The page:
Paradise Ridge is an Enhanced Oil Recovery (EOR) company whose primary objective is the re-entry and re-working of existing oil and gas wells. We are not an "exploration company" in the sense that our business and our methods do not involve an attempt to explore for new oil deposits, but rather to exploit known oil and gas fields. Our objective is to existing wells, investing resources to yield increased production, thus mitigating the risks associated with drilling and attempting to bring new wells online.
The recent downturn in worldwide oil prices from $100 a barrel to today, has resulted in dire circumstances in the U.S. domestic oil industry. Large multinational corporations continue to sell off assets to pay down bank debt, lay off staff and close operations to consolidate. The fate of the small, independent producer is even worse. Faced with the inability to raise capital from traditional lending sources such as banks, small operators either go bankrupt or barely hang on to what little production they have. Today, there are tens of thousands of oil wells in California, Texas, Louisiana, Oklahoma and Kansas that have been reduced to “stripper well status”—a marginal oil or gas well that is nearing the end of its economic life.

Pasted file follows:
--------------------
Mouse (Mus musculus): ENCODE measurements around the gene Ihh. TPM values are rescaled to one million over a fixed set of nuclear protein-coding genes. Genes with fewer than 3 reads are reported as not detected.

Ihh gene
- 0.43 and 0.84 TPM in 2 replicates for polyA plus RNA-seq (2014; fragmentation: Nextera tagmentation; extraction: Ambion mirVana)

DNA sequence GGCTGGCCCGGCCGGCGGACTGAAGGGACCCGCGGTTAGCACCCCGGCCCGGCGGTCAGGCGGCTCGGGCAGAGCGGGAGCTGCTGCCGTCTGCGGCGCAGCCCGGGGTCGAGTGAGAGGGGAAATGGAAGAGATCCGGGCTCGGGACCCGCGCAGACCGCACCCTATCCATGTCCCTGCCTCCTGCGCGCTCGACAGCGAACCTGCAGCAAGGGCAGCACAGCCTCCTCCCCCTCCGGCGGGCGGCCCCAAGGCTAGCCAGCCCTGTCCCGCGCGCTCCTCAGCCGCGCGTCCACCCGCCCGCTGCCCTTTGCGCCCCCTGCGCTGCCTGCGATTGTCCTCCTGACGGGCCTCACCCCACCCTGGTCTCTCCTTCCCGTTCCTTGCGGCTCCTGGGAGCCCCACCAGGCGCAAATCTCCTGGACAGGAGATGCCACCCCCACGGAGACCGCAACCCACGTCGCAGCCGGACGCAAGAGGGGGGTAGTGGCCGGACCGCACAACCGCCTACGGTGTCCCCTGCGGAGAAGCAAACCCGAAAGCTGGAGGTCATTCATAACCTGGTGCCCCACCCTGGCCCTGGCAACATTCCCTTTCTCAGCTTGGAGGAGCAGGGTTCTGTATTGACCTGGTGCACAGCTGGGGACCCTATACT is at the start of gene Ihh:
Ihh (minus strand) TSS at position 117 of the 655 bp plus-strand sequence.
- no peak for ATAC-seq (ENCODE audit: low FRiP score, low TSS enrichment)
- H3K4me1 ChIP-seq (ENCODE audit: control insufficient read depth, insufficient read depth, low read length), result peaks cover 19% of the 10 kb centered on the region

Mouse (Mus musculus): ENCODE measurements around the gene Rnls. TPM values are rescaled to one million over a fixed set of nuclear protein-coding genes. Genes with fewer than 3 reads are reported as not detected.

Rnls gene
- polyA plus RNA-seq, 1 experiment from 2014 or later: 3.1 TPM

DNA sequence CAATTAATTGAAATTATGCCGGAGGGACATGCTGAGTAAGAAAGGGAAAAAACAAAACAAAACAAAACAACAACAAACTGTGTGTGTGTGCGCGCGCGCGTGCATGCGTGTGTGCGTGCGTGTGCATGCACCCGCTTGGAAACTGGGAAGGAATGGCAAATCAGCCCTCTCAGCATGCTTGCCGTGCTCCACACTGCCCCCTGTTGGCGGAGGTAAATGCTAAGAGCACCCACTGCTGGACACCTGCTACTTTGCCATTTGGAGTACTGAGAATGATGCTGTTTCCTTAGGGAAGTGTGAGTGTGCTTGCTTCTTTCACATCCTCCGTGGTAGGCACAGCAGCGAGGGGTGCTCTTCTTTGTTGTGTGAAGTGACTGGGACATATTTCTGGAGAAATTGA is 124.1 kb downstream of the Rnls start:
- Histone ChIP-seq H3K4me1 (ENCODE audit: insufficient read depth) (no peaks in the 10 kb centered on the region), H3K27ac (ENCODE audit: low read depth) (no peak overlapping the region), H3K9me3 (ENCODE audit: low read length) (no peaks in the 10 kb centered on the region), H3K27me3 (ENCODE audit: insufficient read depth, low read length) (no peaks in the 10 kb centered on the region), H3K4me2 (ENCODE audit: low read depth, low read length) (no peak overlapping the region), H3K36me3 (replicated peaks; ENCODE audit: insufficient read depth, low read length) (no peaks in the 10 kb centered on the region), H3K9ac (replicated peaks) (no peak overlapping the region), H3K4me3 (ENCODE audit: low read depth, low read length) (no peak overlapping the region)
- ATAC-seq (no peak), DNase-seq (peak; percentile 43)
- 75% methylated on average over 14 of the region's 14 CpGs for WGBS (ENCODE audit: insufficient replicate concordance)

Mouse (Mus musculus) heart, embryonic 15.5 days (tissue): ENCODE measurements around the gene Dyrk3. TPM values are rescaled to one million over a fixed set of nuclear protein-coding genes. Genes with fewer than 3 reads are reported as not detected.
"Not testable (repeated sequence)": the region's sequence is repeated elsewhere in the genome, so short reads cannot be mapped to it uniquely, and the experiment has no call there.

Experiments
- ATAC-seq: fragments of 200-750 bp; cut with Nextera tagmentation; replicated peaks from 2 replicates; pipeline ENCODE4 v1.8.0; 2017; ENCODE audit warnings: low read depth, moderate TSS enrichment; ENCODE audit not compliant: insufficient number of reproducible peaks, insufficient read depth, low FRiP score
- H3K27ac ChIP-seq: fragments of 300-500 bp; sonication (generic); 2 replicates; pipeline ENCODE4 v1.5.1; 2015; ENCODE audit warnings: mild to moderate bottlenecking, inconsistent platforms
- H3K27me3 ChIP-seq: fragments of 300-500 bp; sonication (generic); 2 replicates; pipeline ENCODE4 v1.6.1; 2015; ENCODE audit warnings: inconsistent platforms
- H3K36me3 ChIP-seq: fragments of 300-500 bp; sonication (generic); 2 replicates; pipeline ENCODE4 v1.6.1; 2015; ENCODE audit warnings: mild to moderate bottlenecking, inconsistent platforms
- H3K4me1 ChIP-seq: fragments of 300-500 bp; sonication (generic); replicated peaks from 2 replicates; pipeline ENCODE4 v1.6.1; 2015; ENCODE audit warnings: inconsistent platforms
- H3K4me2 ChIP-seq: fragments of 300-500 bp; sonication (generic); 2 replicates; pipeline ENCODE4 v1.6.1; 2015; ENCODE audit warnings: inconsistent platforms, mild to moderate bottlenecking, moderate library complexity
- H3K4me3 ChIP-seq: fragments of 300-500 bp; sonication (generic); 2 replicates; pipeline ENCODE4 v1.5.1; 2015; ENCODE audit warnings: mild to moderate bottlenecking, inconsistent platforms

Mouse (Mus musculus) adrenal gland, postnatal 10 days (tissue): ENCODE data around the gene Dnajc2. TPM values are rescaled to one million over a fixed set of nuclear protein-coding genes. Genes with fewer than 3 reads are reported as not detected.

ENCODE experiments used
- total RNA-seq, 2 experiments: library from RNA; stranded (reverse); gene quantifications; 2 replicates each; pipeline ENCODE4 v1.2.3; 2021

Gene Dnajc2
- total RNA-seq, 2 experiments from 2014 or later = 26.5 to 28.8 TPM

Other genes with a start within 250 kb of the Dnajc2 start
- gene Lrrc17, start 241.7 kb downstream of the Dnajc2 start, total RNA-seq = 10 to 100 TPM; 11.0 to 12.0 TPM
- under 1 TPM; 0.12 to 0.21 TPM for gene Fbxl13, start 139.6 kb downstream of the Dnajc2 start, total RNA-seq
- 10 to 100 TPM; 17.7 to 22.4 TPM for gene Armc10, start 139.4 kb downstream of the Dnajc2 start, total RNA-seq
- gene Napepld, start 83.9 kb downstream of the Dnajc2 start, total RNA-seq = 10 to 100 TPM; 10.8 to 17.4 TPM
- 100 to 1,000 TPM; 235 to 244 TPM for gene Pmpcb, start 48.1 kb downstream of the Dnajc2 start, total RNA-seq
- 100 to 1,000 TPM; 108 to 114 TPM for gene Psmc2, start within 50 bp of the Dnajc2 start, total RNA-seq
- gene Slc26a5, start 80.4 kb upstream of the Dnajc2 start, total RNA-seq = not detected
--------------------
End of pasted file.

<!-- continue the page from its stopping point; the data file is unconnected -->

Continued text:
Small producers need to recomplete their wells to remain in business but lack the cash flow required to do so. Many of these once profitable oil wells are being prematurely plugged and abandoned. The Paradise Ridge business model is to provide the small CAPEX required for these recompletion efforts to the mutual benefit of both well-owner and Paradise Ridge.
Historically, domestic wells produce an average of 50 to 100 barrels per day. An individual oil field tends to produce at its maximum rate at the start of its life. This production rate eventually declines at a rate that depends on the oil reservoir and the type of drive mechanism. In order to maintain production levels, most will at some point require recompletion efforts to boost production back to former levels. Recompletion often involves stimulation of the reservoir, perforating old or new casing, and completing sections of pay often overlooked in upper or lower reservoirs to liberate the hydrocarbons. There are many opportunities, as wells decline below economic levels, specifically in reservoirs above 5,000 vertical feet where recompletion costs are low.